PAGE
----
Several Gulf firms are eager to tap the world’s biggest Islamic bond market in Malaysia.
Gulf firms are likely to sell more bonds in Asian currencies, particularly Malaysian ringgit sukuks, as issuers look to diversify their investor base and Asian states seek more foreign participation in their financial markets.
This year Emirates NBD, the UAE’s biggest bank by assets, sold one billion of yuan ‘dim sum’ bonds, the first by an Arab issuer. Gulf firms have also issued yen bonds over the last few years, with National Bank of Abu Dhabi (NBAD) and Abu Dhabi sovereign wealth fund Mubadala selling ‘samurai bonds’, which are yen securities sold by a non- Japanese company.
However, the majority of recent Gulf issues in Asian currencies have been ringgit sukuks. Several Gulf firms are eager to tap the world’s biggest Islamic bond market in Malaysia, which is wooing non- Malaysian issuers with its well regulated and investor-friendly market compared to the Gulf’s underdeveloped local currency sukuk base.
“There is deliberate effort from Malaysia to make its capital markets attractive to Islamic issuance and they have done a lot of successful work to get different companies and issuers to look at Malaysia as a viable long term option,” said Mohieddine Kronfol, chief investment officer Global Sukuk and MENA Fixed Income at Franklin Templeton Investments in Dubai.
Bahrain-based Gulf International Bank, majority owned by Saudi Arabia, launched in May this year a 3.5 billion ringgit sukuk programme, the lender’s first in the Asian currency. Abu Dhabi’s energy firm Taqa sold its first ringgit Islamic bond as part of a $3.5 billion ringgit sukuk programme in 2012, while both Kuwait-based Gulf Investment Corp and NBAD had ringgit issues in the past two years.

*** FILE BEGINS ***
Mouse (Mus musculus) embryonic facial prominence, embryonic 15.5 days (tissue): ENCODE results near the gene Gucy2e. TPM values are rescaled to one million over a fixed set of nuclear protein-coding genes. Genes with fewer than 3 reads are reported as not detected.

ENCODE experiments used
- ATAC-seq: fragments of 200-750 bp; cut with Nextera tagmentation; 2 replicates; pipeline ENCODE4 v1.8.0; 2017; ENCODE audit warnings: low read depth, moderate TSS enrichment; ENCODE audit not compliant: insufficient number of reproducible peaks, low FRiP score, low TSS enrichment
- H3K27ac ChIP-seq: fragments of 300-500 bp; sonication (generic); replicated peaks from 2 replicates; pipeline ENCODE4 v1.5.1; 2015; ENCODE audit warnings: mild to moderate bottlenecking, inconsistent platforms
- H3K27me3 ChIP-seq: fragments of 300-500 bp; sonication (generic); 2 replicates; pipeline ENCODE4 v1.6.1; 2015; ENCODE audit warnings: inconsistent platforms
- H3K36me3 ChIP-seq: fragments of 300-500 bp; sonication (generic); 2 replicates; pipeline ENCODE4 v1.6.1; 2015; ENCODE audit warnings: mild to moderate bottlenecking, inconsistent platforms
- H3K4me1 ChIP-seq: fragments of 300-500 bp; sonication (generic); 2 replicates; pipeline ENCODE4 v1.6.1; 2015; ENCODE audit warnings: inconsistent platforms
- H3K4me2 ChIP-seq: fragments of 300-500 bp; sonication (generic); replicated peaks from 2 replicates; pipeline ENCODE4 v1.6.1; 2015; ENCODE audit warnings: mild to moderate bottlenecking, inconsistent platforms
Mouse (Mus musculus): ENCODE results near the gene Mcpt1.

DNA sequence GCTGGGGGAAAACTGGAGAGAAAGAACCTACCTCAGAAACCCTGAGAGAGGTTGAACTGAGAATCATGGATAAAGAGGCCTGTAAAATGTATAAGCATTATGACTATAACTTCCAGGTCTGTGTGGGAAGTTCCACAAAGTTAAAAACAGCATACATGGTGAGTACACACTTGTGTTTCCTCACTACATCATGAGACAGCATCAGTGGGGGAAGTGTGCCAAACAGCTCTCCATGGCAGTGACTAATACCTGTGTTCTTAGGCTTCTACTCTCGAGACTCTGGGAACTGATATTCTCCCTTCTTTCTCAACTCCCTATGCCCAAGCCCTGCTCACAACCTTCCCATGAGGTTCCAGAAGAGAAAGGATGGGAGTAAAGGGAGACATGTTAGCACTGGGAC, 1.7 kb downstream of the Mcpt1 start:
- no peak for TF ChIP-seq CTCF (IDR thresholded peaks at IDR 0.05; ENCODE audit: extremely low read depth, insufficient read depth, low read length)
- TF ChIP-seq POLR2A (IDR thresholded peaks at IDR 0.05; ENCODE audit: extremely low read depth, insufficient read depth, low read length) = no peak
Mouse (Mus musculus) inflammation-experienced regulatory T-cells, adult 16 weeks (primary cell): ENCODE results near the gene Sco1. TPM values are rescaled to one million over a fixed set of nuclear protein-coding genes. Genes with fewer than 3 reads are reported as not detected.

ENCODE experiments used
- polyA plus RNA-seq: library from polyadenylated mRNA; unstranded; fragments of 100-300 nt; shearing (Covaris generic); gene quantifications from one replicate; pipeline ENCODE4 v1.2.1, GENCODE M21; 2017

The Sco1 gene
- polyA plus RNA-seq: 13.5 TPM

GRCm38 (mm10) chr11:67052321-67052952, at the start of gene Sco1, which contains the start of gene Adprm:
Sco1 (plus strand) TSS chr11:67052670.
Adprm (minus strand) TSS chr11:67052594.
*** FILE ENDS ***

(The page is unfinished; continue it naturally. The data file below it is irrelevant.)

“People go to Malaysia and Japan because these are established markets that have well defined regulations and procedures – issuing there is easy,” said Jarmo Kotilaine, chief economist at Riyadh-based NCB capital.
Although the Chinese financial markets are not as accessible as Malaysia or Japan, Gulf firms are encouraged by China’s gradual easing of restrictions on foreigners and closer Gulf economic, business and trade ties with the world’s number two oil consumer.
“The appeal of China is different and comes from fact the you have Chinese institutional investors that are looking to diversify their investments, although issuing is not easy and markets are not well developed,” said Kotilaine.
“Asian countries offered resilience in terms of economic performance when the West was running into serious trouble. The global crisis has accelerated a process that was already happening.”
Gulf bond issuers were not only prompted to look for investors outside indebted Europe with the onset of the 2008 crisis, but they had also to grapple with a domestic credit crunch, particularly in Dubai, that created an added impetus to seek new money pools.
“In the aftermath of the global financial crisis and Dubai World’s restructuring, it was difficult to place GCC paper and to place it at competitive rates,” said Kronfol.
“During this time it made sense for issuers to make a bridge between the GCC and Asia and go and issue paper in domestic markets there.”
Despite the increase in Asian currency issues, most future Gulf bonds are likely to remain in the US dollar, given that all Gulf currencies, except the Kuwaiti dinar, are pegged to the greenback. The dinar is pegged to a basket of currencies.
“Over the long run however, you can expect some diversification that will be based on new business activities or changes in investment patterns, which are growing faster in emerging markets, principally Asia,” added Kronfol.